Harold Nelson

9/10/2018

- Review packages tab and command line.

Install the package mosaic using the packages pane. A few other packages including MosaicData will also be installed.

Look at the documentation for mosaicData in the package pane. What is in the Alcohol data?

Try to examine this dataframe in RStudio.

```
# str(Alcohol) will fail
# Check the box to the left of the package to load it.
# Now you can see it.
library("mosaicData")
str(Alcohol)
```

```
## 'data.frame': 411 obs. of 4 variables:
## $ X : int 139 328 517 706 895 980 997 1012 1084 1273 ...
## $ country: chr "Russia" "Russia" "Russia" "Russia" ...
## $ year : int 1985 1986 1987 1988 1989 1990 1990 1990 1990 1991 ...
## $ alcohol: num 13.3 10.8 11 11.6 12 ...
```

You may use either “=” or “<-”. The arrow emphasizes the direction in which information flows.

Does a reversed arrow move information from left to right.

- Creating an object in R does not automatically display it.

Note the difference in the following.

```
## [1] 0.881707322 -0.471165743 -1.297096793 0.446784815 -0.826080628
## [6] 0.141705507 -0.681989303 1.117945399 0.002295676 1.640320880
```

`## [1] 0.2067563`

Generally we use the c() function. A vector can’t have more than one type of entry. Use class to find out what kind of objects a vector holds.

`## [1] "numeric"`

`## [1] "integer"`

`## [1] "1" "2" "Three"`

`## [1] "character"`

Note that R forces (coerces) compliance with its one-type rule.

The c() function is very flexible with its inputs.

```
## [1] 1.0000000 2.0000000 3.0000000 4.0000000 5.0000000 -1.6299282
## [7] 1.6770383 0.6159077 0.3791377 6.0000000 7.0000000 8.0000000
## [13] 9.0000000 10.0000000 0.0000000 0.0000000 0.0000000 0.0000000
## [19] 0.0000000
```

Use the c() function to create a vector w containing the following in order. 1. The contents of a numeric vector created by c(12,95,26)

23 values of 1.

The values 16, -4 and 0.

The mean value of the vector in item.

The standard deviation of the vector in 1.

The median of the vector in 1.

```
## [1] 12.00000 95.00000 26.00000 1.00000 1.00000 1.00000 1.00000
## [8] 1.00000 1.00000 1.00000 1.00000 1.00000 1.00000 1.00000
## [15] 1.00000 1.00000 1.00000 1.00000 1.00000 1.00000 1.00000
## [22] 1.00000 1.00000 1.00000 1.00000 1.00000 16.00000 -4.00000
## [29] 0.00000 44.33333 44.43347 26.00000
```

We can create logical vectors with the values TRUE and FALSE. Note that these are not character strings.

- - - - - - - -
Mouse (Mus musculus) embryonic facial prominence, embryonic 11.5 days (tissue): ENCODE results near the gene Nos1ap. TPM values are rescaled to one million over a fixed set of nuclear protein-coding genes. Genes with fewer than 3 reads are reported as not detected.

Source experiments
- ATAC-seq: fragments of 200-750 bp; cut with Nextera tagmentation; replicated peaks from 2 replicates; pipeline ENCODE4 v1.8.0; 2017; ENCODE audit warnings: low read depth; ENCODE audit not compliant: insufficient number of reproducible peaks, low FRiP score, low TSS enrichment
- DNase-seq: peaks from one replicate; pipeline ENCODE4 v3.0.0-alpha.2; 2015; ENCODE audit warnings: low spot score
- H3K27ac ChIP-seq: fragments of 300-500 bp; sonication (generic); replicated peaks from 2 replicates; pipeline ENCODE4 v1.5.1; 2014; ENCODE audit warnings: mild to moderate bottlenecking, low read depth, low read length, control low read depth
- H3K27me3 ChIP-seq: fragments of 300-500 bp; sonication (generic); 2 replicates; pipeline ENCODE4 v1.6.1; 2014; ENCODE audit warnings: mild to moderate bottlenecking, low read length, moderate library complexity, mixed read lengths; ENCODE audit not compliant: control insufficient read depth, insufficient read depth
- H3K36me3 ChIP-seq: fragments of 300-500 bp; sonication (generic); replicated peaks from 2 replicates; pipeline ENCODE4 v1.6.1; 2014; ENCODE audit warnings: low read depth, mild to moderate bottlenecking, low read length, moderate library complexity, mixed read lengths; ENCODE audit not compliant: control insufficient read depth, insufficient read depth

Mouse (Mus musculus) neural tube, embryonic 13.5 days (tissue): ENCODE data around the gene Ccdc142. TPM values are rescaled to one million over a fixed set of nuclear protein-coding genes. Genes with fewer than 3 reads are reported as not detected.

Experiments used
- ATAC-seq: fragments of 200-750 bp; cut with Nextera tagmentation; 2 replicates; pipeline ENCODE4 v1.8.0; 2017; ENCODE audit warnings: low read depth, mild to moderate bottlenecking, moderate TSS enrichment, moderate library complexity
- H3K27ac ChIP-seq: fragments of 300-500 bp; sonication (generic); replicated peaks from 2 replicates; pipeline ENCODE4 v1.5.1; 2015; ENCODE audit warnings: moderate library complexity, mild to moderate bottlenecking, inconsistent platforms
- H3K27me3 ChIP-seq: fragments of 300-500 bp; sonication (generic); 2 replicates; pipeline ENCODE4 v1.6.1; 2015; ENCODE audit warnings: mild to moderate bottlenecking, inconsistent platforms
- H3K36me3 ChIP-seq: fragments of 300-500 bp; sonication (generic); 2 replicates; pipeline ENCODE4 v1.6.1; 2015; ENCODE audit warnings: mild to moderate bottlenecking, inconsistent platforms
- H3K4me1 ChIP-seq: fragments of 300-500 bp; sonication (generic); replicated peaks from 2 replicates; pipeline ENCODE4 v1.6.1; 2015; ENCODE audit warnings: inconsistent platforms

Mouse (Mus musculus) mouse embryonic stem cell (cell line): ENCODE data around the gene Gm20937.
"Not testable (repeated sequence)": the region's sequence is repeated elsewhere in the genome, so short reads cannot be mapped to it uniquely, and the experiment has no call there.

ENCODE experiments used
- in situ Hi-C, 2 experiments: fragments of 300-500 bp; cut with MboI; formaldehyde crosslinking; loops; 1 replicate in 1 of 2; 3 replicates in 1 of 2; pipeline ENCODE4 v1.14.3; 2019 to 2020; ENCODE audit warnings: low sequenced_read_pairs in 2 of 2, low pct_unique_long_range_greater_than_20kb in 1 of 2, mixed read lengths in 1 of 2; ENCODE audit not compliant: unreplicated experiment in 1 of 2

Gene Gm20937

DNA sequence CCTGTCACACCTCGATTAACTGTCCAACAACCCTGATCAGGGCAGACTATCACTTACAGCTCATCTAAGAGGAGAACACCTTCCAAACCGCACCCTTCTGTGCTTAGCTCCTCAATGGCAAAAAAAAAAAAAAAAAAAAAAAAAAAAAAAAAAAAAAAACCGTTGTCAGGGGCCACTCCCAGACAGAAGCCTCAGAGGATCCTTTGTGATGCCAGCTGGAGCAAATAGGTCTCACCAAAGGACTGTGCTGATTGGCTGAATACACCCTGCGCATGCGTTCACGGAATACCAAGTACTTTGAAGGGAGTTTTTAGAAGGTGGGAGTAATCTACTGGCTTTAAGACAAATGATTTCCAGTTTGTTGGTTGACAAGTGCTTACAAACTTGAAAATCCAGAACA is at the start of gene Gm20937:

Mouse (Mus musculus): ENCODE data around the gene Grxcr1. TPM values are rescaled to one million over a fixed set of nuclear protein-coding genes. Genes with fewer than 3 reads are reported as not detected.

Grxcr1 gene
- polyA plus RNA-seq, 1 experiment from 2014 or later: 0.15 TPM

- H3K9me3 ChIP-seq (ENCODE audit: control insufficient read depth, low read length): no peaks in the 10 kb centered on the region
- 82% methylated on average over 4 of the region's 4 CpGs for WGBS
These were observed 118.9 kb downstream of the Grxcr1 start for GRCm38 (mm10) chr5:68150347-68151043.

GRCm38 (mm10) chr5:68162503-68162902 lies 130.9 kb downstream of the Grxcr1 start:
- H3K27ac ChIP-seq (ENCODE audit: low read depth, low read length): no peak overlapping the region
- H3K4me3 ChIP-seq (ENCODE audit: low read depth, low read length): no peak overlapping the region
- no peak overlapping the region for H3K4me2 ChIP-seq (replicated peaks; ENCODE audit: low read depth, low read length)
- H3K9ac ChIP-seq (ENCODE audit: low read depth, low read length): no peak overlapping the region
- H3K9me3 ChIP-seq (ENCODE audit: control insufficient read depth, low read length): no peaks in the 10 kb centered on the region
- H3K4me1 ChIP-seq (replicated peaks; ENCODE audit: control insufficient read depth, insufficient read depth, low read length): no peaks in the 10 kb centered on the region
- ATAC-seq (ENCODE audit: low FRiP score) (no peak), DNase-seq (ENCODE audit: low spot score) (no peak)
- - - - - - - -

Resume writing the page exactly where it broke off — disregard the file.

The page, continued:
`## [1] TRUE TRUE FALSE FALSE TRUE`

We can also use the abbreviations T and F to save typing.

`## [1] TRUE TRUE FALSE FALSE TRUE`

When we apply numerical functions to logical vectors, the TRUE and FALSE values are coerced to act like 1 and 0 respectively.

`## [1] 3`

`## [1] 0.6`

Two useful facts:

- The sum of a vector of logical expressions is the count of TRUE values.
- THe mean of a vector of logical expressions is the proportion of cases in which the logical expression is TRUE.

Example

`## [1] 1 2 3 4 5 6 7 8 9 10`

`## [1] FALSE FALSE FALSE FALSE FALSE TRUE TRUE TRUE TRUE TRUE`

`## [1] 5`

`## [1] 5`

`## [1] 0.5`

Create a vector of 1000 observations drawn from a standard normal distribution.

What fraction of these observations is positive? Repeat. Do you get exactly the same answer.

`## [1] 0.514`

You get different answers with each run, but they are all close to .5.

NA means “not available.” NA values may exist in datasets you import. You may also set the value of a variable to NA. NaN (Not a number) values arise from failed computations.

`## [1] NA`

```
# Any computation involving an NA value will result in NA.
# Use "na.rm = T" to get numeric functions to skip the NA values.
mean(x,na.rm=T)
```

`## [1] 2`

is.na is a logical function which tests values.

`## [1] FALSE FALSE FALSE TRUE`

How do you count the number of NA values in a vector? Try with our vector x.

Can we use logical equality (==) to test for NA values? Use or vector x.

`## [1] NA NA NA NA`

Any calculation involving NA produces NA.

`## [1] NA`

`## [1] TRUE`

Normally if we perform operations on pairs of vectors, we expect them to be the same length and the results are intuitively obvious.

Example

`## [1] 1 2 3 4`

`## [1] 6 7 8 9`

`## [1] 7 9 11 13`

`## [1] 6 14 24 36`

What happens if x and y are of different lengths? See if you can infer the rule.

`## [1] 1 2 3 4`

`## [1] 6 7`

`## [1] 7 9 9 11`

What happens in this case?

`## [1] 1 2 3 4 5 6 7 8`

`## [1] 2 3 4`

```
## Warning in x + y: longer object length is not a multiple of shorter object
## length
```

`## [1] 3 5 7 6 8 10 9 11`

Basically the same thing, but there is a warning.

`## [1] 1 2`

How do you explain this?

`## [1] 1 2 4 5 7 8 10`

Another example of the recycling rule.